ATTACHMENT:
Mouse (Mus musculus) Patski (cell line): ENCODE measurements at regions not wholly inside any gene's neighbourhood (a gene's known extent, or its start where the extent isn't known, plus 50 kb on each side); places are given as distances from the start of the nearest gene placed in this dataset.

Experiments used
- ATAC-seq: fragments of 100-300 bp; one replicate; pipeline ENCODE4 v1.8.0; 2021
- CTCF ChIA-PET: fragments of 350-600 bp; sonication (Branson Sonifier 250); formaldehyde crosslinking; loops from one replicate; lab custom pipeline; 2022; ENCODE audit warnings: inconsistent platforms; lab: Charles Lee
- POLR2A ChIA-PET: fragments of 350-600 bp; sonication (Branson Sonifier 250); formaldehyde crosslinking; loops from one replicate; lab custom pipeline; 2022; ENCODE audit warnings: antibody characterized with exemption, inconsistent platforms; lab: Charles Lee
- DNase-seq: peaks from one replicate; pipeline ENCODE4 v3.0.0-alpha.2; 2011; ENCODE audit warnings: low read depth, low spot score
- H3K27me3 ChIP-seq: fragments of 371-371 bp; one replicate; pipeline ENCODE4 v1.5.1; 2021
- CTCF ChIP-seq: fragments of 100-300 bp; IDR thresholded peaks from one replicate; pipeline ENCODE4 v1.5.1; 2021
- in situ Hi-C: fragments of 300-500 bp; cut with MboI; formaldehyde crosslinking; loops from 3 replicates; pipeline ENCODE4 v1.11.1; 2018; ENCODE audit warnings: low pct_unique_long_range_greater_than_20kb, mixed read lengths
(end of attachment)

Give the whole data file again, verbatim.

Mouse (Mus musculus) Patski (cell line): ENCODE measurements at regions not wholly inside any gene's neighbourhood (a gene's known extent, or its start where the extent isn't known, plus 50 kb on each side); places are given as distances from the start of the nearest gene placed in this dataset.

Experiments used
- ATAC-seq: fragments of 100-300 bp; one replicate; pipeline ENCODE4 v1.8.0; 2021
- CTCF ChIA-PET: fragments of 350-600 bp; sonication (Branson Sonifier 250); formaldehyde crosslinking; loops from one replicate; lab custom pipeline; 2022; ENCODE audit warnings: inconsistent platforms; lab: Charles Lee
- POLR2A ChIA-PET: fragments of 350-600 bp; sonication (Branson Sonifier 250); formaldehyde crosslinking; loops from one replicate; lab custom pipeline; 2022; ENCODE audit warnings: antibody characterized with exemption, inconsistent platforms; lab: Charles Lee
- DNase-seq: peaks from one replicate; pipeline ENCODE4 v3.0.0-alpha.2; 2011; ENCODE audit warnings: low read depth, low spot score
- H3K27me3 ChIP-seq: fragments of 371-371 bp; one replicate; pipeline ENCODE4 v1.5.1; 2021
- CTCF ChIP-seq: fragments of 100-300 bp; IDR thresholded peaks from one replicate; pipeline ENCODE4 v1.5.1; 2021
- in situ Hi-C: fragments of 300-500 bp; cut with MboI; formaldehyde crosslinking; loops from 3 replicates; pipeline ENCODE4 v1.11.1; 2018; ENCODE audit warnings: low pct_unique_long_range_greater_than_20kb, mixed read lengths